Classes had really settled in now that we’re onto the second week of school. We also had our first quizzes in both speaking and writing classes and we will continue to have them every week on new vocabulary and kanji. The Japanese classes are moving along much faster than what I am used to, especially since we have spoken Japanese 5 times a week, but I guess new materials help keep things interesting in the class.
During the breaks between classes, students would hang out in what is called the “fish bowl”. The fish bowl is the lounge inside the building where all the exchange students have their classes and it’s appropriately named so for the all-glass wall it has. Despite the name, the fish bowl is a great place to not only meet people from other seminar houses but also Japanese students who have also came in hope to practice their English and make new friends. And so by this way, I, too have made several Japanese friends to make up for my speaking partner since she had caught a cold and couldn’t come to school. Poor thing, I hope she will get better soon.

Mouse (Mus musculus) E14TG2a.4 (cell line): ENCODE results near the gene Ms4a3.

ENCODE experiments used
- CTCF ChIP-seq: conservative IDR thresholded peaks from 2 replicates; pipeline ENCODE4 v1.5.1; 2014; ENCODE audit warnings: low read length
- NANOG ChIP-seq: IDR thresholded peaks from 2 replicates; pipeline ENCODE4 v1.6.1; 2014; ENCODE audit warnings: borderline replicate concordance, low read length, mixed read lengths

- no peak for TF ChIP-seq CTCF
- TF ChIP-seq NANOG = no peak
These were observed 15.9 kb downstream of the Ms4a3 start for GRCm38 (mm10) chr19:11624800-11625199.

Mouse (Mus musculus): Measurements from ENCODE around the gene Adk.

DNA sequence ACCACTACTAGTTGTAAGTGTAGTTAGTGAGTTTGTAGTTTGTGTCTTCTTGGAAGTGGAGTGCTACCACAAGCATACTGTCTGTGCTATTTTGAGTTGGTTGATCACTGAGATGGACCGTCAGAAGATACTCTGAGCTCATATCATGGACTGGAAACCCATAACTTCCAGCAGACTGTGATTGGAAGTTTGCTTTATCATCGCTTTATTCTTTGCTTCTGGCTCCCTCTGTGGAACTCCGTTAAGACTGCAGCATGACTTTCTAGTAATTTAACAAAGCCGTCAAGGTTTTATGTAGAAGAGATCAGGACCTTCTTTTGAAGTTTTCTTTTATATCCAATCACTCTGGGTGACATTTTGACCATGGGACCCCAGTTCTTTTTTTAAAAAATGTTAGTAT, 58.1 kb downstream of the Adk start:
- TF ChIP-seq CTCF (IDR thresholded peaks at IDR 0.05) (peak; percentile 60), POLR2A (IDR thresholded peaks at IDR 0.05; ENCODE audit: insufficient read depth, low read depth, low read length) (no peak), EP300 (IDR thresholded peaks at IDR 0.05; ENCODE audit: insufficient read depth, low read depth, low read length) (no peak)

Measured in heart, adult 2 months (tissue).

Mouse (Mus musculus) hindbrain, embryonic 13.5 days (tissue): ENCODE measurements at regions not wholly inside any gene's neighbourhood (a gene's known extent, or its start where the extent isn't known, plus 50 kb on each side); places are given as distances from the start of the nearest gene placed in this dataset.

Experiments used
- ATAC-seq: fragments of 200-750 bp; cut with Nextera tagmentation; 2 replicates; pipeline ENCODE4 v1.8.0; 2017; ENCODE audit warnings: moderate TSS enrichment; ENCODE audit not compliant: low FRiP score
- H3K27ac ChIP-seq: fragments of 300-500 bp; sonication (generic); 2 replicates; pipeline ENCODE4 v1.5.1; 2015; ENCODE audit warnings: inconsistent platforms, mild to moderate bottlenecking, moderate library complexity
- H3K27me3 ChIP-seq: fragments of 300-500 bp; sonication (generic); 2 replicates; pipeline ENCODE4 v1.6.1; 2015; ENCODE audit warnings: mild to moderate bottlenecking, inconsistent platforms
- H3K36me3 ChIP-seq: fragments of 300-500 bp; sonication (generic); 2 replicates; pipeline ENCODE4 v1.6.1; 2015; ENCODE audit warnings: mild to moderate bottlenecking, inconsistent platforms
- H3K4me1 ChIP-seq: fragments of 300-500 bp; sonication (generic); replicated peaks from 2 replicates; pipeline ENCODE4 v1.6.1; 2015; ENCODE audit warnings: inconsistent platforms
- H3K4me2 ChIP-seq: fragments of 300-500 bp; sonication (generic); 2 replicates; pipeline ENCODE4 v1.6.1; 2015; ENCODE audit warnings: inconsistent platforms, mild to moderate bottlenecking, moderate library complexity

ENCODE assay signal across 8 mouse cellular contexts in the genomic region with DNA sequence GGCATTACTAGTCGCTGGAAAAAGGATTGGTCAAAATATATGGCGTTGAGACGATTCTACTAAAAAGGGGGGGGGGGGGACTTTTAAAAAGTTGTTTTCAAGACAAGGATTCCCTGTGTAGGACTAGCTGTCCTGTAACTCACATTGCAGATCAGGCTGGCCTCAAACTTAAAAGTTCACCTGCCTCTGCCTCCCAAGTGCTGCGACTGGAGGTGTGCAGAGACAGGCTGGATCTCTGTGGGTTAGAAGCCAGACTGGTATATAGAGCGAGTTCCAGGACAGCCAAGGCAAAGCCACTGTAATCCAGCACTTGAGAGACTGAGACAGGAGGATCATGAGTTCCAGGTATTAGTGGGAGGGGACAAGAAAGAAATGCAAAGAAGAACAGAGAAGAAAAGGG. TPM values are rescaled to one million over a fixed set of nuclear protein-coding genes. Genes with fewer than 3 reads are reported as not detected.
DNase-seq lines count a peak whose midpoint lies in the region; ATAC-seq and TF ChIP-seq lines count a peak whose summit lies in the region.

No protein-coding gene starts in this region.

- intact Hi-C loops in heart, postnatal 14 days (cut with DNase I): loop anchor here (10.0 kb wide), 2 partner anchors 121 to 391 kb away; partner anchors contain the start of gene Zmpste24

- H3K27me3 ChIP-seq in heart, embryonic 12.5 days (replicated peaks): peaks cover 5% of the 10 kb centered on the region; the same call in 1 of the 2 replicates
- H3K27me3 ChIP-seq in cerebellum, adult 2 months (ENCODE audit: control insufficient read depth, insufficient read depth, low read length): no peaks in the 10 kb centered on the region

The weekends here in Japan are always full of possibilities. Back at home it’s always the same old routine of family and homework, but here, I think it’s possible to have a different weekend every time for your entire life…well, at least for an exchange student, it seems like it could happen. Anyway, some of my friends and I headed for Kyoto for the third time in the three weeks we’ve been here to visit the Fushimi-inari Shrine. I have always wanted to come here ever since I saw pictures of its famous rows of bright tori gates, and after getting there it’s hard to believe that I’m was at the real place. We were able to see priests in their traditional garments performing ceremonies for the visitors that are wishing for good luck. Climbing the shrine was literally breath-taking because it was on the mountain and there were LOTS of steps, but the view going up was worth it, plus we had the bonus of seeing the white snow in contrast with the orange-red gates. At the top was a beautiful view of the city where we ate some roasted chestnuts while enjoying the view before heading back home. On the way back, we stopped by a Vikingu (aka. buffet) place called Ninja Café, where all the workers dressed up as ninja and act like one as well. It was quite amusing but also great, because it is things like this that make Japan unique and I just can’t wait to see more in the future.